William Cranch Bond, an American instrument maker and astronomer, was born Sep. 9, 1789. In 1839, Bond became the first director of a U.S. astronomical observatory, when he was appointed by Harvard College to head up their new observatory. He received no salary, and he had no instruments, but he did have a building, even if there was nothing in it. Four years later, by good fortune, a brilliant comet appeared in the heavens and nearly collided with the sun. Bostonians and Cantabrigians were shocked when they learned that there was not a single telescope in the Boston area that could be used to track the comet. Within months, a number of benefactors and town fathers had raised $20,000 to build a real observatory and another $10,000 to commission the finest telescope in the world to install within. The Great Refractor, as it was called, was built by Merz and Company in Munich, Germany, had a lens 15 inches across (there was none larger at that time), and opened for business in 1847 (see first image above) . In those heady days, Harvard College Observatory was the finest in the country.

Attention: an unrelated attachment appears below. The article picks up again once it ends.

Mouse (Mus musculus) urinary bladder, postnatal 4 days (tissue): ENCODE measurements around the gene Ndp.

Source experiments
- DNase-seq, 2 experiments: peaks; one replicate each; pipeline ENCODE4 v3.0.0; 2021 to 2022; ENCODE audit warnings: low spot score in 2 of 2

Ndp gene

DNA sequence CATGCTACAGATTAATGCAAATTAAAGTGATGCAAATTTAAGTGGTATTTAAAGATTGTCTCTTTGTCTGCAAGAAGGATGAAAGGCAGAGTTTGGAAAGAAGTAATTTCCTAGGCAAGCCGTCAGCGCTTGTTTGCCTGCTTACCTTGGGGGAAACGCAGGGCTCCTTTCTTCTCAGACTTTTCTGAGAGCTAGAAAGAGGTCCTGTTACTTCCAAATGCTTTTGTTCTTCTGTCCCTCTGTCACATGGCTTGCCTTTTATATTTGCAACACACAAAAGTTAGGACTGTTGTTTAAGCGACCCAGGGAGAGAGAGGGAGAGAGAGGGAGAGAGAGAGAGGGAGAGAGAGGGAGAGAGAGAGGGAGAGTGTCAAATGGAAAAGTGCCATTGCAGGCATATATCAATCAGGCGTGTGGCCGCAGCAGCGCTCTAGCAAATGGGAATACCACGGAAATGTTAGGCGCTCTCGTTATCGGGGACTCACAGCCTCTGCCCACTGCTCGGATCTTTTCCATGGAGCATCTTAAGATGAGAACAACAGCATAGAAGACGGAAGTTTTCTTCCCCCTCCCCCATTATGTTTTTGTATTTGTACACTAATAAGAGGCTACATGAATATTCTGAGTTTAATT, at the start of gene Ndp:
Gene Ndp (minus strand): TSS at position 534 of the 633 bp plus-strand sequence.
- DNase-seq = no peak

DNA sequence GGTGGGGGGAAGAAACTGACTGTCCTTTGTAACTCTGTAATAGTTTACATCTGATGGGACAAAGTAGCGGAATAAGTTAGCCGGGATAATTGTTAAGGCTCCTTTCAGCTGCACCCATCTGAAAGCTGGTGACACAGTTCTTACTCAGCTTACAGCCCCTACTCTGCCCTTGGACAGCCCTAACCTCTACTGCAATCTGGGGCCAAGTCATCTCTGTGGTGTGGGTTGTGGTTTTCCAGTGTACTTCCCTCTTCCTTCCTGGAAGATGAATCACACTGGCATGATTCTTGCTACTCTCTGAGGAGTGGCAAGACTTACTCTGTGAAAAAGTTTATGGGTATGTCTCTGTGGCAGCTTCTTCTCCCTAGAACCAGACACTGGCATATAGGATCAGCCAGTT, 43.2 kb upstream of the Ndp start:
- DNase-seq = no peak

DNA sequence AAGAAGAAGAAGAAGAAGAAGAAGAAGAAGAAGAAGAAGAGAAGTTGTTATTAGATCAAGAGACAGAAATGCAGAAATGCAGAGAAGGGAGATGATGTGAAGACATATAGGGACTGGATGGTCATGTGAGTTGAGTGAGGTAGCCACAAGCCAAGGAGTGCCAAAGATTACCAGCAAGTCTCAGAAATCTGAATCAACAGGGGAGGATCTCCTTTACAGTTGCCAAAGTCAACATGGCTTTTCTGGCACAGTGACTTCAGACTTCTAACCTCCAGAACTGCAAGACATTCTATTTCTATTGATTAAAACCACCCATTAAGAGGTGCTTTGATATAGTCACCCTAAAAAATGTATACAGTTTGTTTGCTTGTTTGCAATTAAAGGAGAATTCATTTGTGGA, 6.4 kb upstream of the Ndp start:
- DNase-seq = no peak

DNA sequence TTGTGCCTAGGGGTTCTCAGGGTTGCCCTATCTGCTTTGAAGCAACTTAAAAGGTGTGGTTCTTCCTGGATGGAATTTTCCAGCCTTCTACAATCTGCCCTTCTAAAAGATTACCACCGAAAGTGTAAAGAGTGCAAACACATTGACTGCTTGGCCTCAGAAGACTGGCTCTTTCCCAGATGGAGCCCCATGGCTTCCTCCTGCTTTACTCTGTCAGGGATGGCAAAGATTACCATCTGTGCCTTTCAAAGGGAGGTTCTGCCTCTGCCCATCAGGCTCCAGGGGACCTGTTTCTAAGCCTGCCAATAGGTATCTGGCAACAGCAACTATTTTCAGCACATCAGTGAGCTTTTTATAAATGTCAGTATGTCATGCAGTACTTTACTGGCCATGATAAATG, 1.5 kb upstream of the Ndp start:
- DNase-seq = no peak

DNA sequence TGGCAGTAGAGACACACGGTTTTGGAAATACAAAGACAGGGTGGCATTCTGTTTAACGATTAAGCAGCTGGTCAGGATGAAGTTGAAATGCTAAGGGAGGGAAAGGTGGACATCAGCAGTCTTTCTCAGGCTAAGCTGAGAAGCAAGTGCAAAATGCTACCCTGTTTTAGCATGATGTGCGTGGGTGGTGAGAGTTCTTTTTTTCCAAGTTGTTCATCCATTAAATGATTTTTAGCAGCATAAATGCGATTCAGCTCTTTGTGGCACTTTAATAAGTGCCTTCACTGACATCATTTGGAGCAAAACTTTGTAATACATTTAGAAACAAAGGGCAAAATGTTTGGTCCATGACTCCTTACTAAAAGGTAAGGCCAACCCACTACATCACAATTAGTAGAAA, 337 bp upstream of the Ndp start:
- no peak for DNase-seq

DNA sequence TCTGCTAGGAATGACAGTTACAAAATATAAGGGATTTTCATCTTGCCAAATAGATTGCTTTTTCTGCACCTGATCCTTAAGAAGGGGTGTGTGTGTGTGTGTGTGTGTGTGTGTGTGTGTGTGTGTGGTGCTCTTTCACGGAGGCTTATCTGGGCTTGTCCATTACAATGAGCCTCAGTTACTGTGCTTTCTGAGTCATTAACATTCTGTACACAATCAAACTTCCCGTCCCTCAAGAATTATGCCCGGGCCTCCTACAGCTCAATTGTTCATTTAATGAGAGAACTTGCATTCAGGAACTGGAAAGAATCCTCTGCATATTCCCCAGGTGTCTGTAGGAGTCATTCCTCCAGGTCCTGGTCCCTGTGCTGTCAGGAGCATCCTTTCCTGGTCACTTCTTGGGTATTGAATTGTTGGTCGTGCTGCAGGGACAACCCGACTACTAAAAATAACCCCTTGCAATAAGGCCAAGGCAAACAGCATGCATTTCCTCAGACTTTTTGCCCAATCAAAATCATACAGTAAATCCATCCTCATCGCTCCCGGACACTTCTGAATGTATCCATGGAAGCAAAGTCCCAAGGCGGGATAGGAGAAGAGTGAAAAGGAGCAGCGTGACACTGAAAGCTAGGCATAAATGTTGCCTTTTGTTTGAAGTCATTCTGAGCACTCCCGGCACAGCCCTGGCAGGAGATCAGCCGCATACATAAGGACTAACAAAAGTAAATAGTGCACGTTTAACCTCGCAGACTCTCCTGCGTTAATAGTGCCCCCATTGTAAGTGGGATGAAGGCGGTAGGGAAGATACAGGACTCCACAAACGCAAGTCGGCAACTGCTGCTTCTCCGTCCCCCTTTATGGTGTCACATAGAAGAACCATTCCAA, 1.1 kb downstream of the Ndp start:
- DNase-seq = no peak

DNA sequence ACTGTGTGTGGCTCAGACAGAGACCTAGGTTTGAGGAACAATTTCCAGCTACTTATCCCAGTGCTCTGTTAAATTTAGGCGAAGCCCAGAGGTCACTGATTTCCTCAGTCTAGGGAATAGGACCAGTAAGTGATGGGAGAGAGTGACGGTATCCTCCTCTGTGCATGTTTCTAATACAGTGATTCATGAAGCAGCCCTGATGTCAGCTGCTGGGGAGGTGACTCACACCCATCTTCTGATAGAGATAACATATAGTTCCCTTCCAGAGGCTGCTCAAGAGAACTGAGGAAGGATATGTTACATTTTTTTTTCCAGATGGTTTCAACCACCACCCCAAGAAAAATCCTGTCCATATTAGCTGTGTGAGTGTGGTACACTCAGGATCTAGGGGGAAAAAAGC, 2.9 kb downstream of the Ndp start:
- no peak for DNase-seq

With his new telescope, Bond was one of the first to observe the “crepe ring” of Saturn. This was in 1850, when Bond was looking at Saturn with his son George (who would later succeed William Cranch as the second director of the Harvard Observatory). They saw what at first appeared to be a ring shadow on the surface of the planet, but further observation showed it to be a dusky inner ring, a third ring to go with the two rings already known. (Two English observers made the same discovery independently, but this is Bond’s birthday, so they can just wait their turn.) The lithograph of Saturn above (second image) was made by Etienne Trouvelot in 1874, after viewing Saturn through the 15” Harvard refractor; Bond’s crepe ring is the dark innermost ring. You can see why it would be easy to mistake for a shadow.

One of Bond’s other legacies is an oil portrait that is hangs in a hallway at the Smithsonian Astrophysical Observatory at Harvard (third image). One wishes all scientific portraits were this handsome.

Dr. William B. Ashworth, Jr., Consultant for the History of Science, Linda Hall Library and Associate Professor, Department of History, University of Missouri-Kansas City. Comments or corrections are welcome; please direct to ashworthw@umkc.edu.